Pima Animal Care Center Celebrates Life-Saving Milestone and Looks to Future

Story by Kayleigh Murdock, PhD Public Information Officer – Pima Animal Care Center
We’re celebrating here at PACC! We recently received recognition from national organization Best Friends Animal Society for “achieving no-kill status during calendar year 2022 by exceeding a 90% save rate for cats and dogs.” We are so honored to receive this acknowledgement of our staff, volunteers, fosters, and community’s hard work for the pets of Pima County.

Best Friends calculated PACC’s live release rate through a new platform called Shelter Pet Data Alliance, which is designed to give shelter professionals insight into local and national trends and compare shelter data. PACC achieved the highest life-saving rate compared to 18 shelters and rescues across the United States that are:

Government-run or have a municipal contract
Take in at least 10,000 pets annually
Are in a high-density urban environment with a high social vulnerability index.

Shelters across the country are currently in crisis, with more pets coming into shelters than leaving for loving homes. The data shows that PACC was second to only one comparable shelter in terms of the number of animals coming into the shelter per 1,000 people.

The Best Friends data also pointed to PACC’s 64% adoption rate, which is far higher than the 39% rate for comparable shelters. We credit those numbers in part to the investment the shelter has made through a large private request to increase staffing focused on adoptions, foster, and return-to-home efforts. Of course, this success is also in huge part thanks to the support of our community, who steps up time and time again for pets in need by adopting, fostering, and supporting PACC’s nonprofit partner, Friends of PACC.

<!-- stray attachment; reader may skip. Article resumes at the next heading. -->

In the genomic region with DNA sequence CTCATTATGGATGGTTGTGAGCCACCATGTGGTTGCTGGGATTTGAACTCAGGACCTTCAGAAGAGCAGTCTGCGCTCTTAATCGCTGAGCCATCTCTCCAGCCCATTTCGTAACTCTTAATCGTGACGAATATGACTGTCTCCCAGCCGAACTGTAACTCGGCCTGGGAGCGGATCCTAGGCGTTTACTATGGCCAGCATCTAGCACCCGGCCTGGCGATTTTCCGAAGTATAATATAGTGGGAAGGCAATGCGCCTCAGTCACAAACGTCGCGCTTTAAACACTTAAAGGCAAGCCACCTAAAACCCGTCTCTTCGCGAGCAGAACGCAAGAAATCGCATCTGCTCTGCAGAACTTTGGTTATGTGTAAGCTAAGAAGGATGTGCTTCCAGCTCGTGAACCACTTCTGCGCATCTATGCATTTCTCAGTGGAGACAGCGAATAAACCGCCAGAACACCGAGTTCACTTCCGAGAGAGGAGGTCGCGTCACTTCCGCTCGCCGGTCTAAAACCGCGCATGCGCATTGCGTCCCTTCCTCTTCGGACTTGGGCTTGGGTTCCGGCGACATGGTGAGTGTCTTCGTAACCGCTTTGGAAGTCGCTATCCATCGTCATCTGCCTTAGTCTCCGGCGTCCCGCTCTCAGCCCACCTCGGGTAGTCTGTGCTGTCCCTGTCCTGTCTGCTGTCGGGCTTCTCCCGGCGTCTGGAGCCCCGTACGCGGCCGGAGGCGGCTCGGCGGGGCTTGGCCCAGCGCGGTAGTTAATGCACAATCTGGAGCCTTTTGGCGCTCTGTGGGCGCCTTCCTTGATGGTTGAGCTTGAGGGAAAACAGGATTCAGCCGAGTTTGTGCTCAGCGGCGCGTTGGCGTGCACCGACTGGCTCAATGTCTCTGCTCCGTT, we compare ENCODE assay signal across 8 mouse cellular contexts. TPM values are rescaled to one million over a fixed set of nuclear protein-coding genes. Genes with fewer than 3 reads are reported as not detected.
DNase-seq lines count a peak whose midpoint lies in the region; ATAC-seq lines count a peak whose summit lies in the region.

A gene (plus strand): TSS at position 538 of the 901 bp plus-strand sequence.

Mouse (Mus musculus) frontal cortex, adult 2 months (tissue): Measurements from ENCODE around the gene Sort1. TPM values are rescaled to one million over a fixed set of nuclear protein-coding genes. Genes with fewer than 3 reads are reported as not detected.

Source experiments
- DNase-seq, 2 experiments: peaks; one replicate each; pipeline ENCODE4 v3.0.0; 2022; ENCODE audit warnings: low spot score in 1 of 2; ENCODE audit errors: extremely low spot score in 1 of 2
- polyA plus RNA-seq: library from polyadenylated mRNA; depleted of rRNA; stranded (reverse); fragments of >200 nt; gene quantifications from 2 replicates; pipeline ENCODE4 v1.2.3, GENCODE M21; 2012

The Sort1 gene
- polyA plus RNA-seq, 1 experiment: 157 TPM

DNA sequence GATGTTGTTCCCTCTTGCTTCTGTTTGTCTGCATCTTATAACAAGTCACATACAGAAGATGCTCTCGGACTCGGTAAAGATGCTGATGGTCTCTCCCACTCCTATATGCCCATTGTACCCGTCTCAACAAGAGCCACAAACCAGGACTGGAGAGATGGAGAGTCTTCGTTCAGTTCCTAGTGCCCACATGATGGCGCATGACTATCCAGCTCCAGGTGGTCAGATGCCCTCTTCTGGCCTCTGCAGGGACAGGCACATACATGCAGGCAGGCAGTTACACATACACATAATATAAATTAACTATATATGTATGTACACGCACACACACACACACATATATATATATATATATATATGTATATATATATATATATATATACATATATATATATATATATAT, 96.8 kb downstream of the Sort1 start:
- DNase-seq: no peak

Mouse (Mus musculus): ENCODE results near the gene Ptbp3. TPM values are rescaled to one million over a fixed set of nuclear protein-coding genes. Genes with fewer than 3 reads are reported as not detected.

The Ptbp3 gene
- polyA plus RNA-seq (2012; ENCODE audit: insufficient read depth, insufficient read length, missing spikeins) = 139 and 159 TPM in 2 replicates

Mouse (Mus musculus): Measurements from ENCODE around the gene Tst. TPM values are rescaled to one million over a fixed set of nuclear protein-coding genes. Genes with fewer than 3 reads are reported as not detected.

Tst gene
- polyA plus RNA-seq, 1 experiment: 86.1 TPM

We also believe that PACC’s approach to in-shelter euthanasia contributes heavily to our life-saving rate. While many shelters routinely euthanize animals for space, PACC prioritizes community transparency and first gives the public and the rescue community an opportunity to adopt or foster.

PACC’s greatest opportunities lie in transferring animals to outside organizations. In 2022, just 6% of PACC’s pets were transferred to an outside shelter or rescue, compared with a nationwide average of 17%. PACC has seen a significant decrease in rescue partners willing to accept pets in recent years.

One question we get often that’s worth addressing here is, “What does ‘no-kill’ mean, and is PACC a ‘no-kill shelter?” It’s standard in the shelter world to consider the “no-kill” benchmark to be a 90% live release rate, meaning that a shelter saves 90% of animals that come through the doors. While PACC has consistently reached that benchmark and been recognized by Best Friends and other organizations as a “no-kill” shelter for years, we typically use the word “life-saving.” As an open-admissions shelter, PACC takes in all animals regardless of medical or behavioral needs, while limited-admissions shelters can refuse those pets that are “less adoptable” (based on age, behavior, breed, health, size, etc). PACC’s role as municipal life-saving shelter requires the organization to provide a safe and healthy community for all people and animals. We are beyond grateful that we are able to both fulfill our duty to public health and safety and find homes for so many deserving pets each year.

We are in need of fosters and adopters, especially for medium-to-large dogs, to help continue these positive trends. Those interested in fostering or adopting a pet may come to PACC’s facility at 4000 N Silverbell Road during operating hours. PACC is open on Mondays, Tuesdays, Thursdays, and Fridays from noon to 7 p.m., on Wednesdays from 1:30 p.m. to 7 p.m., and weekends from 10 a.m. to 5 p.m. All adopted pets come up to date on vaccinations, microchipped, and spayed/neutered.

To see available pets and services, visit pima.gov/animalcare. To donate to help keep more pets with their families across Pima County, please visit https://www.friendsofpacc.org/.



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